RossK, The Gazetter, examines the BC Railgate Rumour Mill. The participants have been wrangling for years and perhaps it was foolish to suppose this trial would progress
expeditiously in a reasonable fashion. It is shameful though that the real puppeteers of the corrupt railway deal are absent from the courtroom stage and remain in their offices with barely a sense of trepidation.
Many observers believe the trial will have a beginning, an end but no middle. We’ve had the start; will this week provide the end? Dare Justice MacKenzie dismiss charges over procedural delays while ignoring the stink of official cover-up that will result? Do defendants plead to minor charges in return for payment of all legal costs and conditional discharges? Will prosecutor Bill Berardino find his own reasons for entering stays of prosecution? Only the insiders know all that is under discussion.
Clearly though, matters of substance were left unresolved before the trial commenced. That is itself an indictment of the process. We know the provincial government was uncooperative, fighting release of documents it had not already destroyed. The prosecution wasted lengthy periods appealing the initial trial judge’s decisions and apparently spent little of that time negotiating other issues in dispute. Valid criticism has been made about the prosecutors too-close connections to BC Liberals and his conduct in this case certainly suggests his primary interest is political damage control, not justice.
The integrity of the British Columbia Supreme Court is damaged given its administration of this trial. By all appearances, the government side was unhappy with their results under Justice Elizabeth Bennett, a person of unusual focus and intelligence, who managed this case until her elevation to the Appeal Court. Some found it odd that when certain politicians felt the heat of justice, other politicians acted to remove the source of the heat. It’s painful for me to say that because I trust Justice Bennett implicitly despite my belief that the court system has failed badly in doing its duty in the BCR case. It was wrong to move Justice Bennett from this case until complex issues of disclosure were complete. It was also wrong for political administrators to assign another judge and then reward her with appointment as Associate Chief Justice. Some will wonder if there is a quid pro quo for that elevation.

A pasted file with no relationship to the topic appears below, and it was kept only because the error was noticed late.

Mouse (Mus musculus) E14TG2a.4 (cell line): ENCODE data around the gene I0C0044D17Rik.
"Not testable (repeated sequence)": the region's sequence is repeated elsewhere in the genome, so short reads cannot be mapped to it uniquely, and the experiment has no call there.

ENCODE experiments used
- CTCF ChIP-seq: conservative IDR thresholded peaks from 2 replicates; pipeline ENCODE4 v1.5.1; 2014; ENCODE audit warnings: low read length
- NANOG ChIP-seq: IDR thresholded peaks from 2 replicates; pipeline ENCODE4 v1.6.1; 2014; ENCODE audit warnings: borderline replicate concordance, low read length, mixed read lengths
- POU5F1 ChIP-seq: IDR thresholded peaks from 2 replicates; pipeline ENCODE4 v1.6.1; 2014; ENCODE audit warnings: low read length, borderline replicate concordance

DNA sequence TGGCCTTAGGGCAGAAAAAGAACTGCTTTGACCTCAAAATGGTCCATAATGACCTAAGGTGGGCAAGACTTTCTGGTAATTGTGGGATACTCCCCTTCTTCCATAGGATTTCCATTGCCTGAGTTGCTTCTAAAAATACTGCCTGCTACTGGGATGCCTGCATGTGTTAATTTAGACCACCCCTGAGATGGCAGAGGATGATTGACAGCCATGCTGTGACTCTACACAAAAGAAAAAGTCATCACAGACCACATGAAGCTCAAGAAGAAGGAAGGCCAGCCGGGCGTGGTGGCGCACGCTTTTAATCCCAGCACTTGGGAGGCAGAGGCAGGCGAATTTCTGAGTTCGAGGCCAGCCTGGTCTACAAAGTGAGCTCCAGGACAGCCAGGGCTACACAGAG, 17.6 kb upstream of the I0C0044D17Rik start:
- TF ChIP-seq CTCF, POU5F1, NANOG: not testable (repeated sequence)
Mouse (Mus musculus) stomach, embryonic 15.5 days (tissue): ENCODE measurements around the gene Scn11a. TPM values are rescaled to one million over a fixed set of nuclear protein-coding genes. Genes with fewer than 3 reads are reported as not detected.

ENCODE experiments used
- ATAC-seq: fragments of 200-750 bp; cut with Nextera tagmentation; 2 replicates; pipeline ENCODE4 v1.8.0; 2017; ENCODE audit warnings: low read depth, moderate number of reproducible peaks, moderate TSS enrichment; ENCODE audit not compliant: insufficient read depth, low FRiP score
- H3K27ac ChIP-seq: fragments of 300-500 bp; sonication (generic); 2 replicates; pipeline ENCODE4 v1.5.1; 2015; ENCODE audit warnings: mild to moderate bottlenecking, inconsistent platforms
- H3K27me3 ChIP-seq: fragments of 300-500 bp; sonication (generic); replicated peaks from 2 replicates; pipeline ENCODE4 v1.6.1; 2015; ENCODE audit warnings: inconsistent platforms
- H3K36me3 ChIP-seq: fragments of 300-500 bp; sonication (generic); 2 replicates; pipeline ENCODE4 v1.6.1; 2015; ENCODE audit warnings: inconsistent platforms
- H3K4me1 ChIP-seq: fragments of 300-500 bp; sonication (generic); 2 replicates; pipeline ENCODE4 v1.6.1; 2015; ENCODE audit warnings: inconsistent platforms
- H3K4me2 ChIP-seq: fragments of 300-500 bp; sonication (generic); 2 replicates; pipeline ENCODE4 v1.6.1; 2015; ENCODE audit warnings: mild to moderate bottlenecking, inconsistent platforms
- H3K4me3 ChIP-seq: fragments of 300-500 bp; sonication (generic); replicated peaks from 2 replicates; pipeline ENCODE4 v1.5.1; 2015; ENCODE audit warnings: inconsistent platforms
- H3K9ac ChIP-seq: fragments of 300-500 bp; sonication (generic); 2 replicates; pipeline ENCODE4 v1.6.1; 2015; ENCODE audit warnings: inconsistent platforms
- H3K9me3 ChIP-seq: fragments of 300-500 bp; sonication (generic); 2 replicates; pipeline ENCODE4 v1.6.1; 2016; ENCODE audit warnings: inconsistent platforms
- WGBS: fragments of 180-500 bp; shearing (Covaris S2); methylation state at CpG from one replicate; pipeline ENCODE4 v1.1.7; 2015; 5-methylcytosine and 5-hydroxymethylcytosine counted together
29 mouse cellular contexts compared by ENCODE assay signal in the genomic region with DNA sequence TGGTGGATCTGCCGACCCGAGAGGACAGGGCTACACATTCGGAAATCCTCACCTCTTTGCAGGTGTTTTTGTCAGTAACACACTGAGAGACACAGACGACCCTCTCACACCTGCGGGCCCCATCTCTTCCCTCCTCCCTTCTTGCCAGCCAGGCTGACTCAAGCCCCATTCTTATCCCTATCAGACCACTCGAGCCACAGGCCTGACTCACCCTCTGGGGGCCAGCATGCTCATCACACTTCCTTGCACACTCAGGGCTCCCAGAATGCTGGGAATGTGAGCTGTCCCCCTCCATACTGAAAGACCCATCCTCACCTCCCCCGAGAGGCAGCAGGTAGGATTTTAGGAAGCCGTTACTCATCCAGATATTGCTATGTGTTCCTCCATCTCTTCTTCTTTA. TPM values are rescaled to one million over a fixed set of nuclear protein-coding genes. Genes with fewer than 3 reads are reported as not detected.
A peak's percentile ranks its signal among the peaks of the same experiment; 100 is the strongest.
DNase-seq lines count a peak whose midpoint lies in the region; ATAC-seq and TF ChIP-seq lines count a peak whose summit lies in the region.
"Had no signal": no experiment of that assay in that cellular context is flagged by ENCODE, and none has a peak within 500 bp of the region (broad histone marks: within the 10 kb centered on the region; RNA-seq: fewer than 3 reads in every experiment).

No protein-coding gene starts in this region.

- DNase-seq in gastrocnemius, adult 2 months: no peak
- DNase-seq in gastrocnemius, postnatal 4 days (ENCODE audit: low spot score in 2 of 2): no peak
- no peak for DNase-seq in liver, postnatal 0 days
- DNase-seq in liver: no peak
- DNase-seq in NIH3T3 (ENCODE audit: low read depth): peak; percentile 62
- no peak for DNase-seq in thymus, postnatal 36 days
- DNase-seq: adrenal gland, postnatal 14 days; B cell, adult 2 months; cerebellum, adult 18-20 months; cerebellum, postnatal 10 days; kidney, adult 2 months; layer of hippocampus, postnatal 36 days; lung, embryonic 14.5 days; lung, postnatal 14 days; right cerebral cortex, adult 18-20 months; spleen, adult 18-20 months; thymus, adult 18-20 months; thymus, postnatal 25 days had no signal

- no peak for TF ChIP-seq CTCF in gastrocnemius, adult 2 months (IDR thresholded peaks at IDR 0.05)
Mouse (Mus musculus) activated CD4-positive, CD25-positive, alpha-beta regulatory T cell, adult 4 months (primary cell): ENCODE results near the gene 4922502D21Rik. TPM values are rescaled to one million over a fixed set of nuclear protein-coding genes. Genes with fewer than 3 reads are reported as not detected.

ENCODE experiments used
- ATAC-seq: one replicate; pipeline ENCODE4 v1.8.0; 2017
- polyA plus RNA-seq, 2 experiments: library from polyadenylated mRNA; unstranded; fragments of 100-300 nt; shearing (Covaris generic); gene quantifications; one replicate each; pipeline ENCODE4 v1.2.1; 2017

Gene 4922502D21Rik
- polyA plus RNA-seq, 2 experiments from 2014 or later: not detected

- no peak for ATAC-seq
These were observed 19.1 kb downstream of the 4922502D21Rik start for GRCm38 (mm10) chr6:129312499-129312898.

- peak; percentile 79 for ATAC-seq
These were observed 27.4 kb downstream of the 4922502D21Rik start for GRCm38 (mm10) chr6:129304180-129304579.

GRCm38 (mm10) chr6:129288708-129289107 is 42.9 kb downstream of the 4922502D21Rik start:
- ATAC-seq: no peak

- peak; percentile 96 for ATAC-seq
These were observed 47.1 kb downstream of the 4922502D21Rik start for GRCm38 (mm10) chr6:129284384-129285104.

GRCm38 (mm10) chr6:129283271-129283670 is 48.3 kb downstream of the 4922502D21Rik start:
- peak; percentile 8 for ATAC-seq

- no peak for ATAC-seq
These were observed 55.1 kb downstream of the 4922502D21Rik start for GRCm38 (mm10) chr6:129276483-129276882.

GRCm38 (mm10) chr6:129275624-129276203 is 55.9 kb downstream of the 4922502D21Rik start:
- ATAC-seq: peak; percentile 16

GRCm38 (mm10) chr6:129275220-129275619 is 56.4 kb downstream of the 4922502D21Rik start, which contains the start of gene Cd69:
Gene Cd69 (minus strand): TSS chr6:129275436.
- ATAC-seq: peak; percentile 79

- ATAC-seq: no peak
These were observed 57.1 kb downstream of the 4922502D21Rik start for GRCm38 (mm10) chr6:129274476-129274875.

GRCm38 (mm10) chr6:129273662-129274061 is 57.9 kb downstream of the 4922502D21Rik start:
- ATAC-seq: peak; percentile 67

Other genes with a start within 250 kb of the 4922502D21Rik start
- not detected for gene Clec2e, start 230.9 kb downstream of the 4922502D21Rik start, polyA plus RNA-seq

Despite years of pre-trial delay, we have now suffered more weeks of further interruptions. It may be trite to repeat here but an important principle is noted in this aphorism: “Not only must justice be done, it must be seen to be done.” In actual fact, the conduct of the Basi/Virk BC Rail corruption trial confirms growing discontent over the court system’s unequal treatment of the privileged and the disadvantaged in our society.
Habeas Circus by Alan Gerson, an artist and recovering lawyer. See more of his whimsical art at alangerson.com